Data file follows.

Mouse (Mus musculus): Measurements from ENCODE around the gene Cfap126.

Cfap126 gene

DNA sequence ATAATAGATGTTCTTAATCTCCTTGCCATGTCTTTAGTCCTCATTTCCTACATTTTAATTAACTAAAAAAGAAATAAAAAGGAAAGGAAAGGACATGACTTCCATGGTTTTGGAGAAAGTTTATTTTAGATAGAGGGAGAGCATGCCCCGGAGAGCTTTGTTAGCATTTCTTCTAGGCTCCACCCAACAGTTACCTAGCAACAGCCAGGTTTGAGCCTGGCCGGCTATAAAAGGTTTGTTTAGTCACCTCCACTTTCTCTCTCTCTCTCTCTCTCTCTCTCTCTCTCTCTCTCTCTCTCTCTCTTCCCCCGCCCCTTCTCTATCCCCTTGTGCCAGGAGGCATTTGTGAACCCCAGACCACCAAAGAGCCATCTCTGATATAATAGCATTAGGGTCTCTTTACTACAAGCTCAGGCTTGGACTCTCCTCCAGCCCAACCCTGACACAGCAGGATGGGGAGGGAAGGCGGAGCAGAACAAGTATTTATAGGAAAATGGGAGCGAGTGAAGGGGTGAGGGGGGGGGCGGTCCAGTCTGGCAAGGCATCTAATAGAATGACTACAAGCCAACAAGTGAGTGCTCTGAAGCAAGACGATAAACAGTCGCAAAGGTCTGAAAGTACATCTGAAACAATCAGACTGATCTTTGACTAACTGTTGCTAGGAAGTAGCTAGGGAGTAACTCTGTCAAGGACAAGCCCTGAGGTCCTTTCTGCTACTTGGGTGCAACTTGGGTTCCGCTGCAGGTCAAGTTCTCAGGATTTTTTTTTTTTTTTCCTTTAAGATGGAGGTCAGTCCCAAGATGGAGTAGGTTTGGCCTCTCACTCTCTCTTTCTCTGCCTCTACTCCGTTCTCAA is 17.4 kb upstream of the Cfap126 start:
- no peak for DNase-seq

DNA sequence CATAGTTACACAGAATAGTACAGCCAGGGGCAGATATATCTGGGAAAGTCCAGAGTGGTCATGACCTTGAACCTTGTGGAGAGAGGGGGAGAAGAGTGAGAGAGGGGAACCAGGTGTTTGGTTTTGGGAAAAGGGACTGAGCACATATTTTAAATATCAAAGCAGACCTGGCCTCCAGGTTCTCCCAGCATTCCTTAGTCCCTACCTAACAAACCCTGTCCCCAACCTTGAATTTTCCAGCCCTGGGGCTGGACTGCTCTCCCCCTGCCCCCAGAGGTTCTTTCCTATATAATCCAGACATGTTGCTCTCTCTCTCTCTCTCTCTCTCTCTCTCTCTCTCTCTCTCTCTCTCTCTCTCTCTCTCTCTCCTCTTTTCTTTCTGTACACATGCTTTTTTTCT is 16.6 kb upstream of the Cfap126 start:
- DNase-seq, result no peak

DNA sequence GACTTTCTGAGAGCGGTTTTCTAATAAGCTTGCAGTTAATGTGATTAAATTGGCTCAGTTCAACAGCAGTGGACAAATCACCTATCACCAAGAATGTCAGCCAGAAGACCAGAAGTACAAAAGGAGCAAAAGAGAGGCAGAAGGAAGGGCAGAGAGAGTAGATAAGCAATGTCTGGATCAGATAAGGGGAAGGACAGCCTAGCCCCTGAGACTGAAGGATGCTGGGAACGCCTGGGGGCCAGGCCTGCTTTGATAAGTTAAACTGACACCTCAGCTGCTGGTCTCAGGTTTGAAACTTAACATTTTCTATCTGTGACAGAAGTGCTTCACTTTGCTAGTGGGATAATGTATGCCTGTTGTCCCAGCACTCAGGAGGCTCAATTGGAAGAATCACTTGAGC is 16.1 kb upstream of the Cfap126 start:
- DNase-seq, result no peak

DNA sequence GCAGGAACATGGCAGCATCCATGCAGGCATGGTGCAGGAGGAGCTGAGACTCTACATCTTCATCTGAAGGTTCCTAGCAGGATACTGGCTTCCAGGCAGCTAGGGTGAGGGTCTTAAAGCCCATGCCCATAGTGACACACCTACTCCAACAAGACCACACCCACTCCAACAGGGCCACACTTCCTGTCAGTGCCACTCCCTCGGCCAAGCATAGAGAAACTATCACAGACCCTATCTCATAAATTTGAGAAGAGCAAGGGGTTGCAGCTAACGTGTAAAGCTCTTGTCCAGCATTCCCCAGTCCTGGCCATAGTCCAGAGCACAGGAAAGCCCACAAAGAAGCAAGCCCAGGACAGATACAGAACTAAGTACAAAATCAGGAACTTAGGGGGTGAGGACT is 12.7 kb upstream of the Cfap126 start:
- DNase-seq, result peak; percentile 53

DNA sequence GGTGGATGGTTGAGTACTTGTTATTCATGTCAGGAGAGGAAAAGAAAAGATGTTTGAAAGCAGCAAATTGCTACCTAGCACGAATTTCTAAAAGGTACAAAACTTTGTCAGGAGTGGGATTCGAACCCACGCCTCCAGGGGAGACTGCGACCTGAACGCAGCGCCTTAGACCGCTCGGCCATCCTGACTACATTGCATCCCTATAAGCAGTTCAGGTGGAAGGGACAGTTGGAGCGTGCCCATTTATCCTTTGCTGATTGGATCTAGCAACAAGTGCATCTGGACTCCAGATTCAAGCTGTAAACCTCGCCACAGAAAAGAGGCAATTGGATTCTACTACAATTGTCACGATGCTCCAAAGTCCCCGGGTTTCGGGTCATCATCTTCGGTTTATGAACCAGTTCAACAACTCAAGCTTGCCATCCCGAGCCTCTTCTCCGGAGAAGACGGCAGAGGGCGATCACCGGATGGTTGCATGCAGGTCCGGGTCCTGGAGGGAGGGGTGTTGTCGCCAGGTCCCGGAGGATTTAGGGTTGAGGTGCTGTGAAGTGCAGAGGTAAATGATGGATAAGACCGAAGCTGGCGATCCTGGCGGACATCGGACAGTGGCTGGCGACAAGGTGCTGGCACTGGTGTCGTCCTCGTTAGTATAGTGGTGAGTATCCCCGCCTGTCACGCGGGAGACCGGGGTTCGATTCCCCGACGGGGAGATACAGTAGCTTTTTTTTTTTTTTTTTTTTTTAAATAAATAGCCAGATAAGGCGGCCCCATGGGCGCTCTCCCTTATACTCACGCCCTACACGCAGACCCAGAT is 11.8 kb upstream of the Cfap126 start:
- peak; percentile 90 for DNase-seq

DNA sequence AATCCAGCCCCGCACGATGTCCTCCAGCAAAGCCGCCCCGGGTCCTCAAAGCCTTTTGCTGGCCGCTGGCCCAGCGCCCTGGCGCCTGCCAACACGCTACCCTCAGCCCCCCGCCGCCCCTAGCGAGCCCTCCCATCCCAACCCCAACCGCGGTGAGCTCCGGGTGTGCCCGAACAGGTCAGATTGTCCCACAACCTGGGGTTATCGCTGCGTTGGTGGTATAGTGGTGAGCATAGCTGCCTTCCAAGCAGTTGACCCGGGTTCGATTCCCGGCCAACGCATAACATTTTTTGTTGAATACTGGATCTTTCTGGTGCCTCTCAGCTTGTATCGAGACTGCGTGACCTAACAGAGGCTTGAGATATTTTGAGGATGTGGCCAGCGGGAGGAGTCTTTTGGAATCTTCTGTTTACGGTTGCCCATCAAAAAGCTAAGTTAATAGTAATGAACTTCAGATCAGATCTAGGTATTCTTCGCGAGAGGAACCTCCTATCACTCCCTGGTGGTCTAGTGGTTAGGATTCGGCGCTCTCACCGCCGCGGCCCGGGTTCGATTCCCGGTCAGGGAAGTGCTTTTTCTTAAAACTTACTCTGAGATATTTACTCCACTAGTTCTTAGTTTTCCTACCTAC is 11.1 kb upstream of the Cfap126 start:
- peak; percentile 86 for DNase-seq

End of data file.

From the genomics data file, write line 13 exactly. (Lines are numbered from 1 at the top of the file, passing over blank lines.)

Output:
DNA sequence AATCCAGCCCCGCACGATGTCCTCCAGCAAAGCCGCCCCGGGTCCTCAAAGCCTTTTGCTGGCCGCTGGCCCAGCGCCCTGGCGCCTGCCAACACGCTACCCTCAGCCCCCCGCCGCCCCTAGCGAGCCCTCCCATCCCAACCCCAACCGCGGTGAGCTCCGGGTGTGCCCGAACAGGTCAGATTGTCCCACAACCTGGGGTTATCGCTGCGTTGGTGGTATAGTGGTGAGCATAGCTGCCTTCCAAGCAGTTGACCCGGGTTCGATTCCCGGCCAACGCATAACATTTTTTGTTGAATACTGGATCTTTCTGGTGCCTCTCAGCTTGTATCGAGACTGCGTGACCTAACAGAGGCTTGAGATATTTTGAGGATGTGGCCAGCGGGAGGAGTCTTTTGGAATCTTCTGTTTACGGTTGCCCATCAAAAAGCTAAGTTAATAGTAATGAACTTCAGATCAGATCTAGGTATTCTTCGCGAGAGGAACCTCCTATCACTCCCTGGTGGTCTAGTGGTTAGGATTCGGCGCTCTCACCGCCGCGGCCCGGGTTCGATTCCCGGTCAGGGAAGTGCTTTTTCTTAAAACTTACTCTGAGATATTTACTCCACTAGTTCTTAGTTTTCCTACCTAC is 11.1 kb upstream of the Cfap126 start: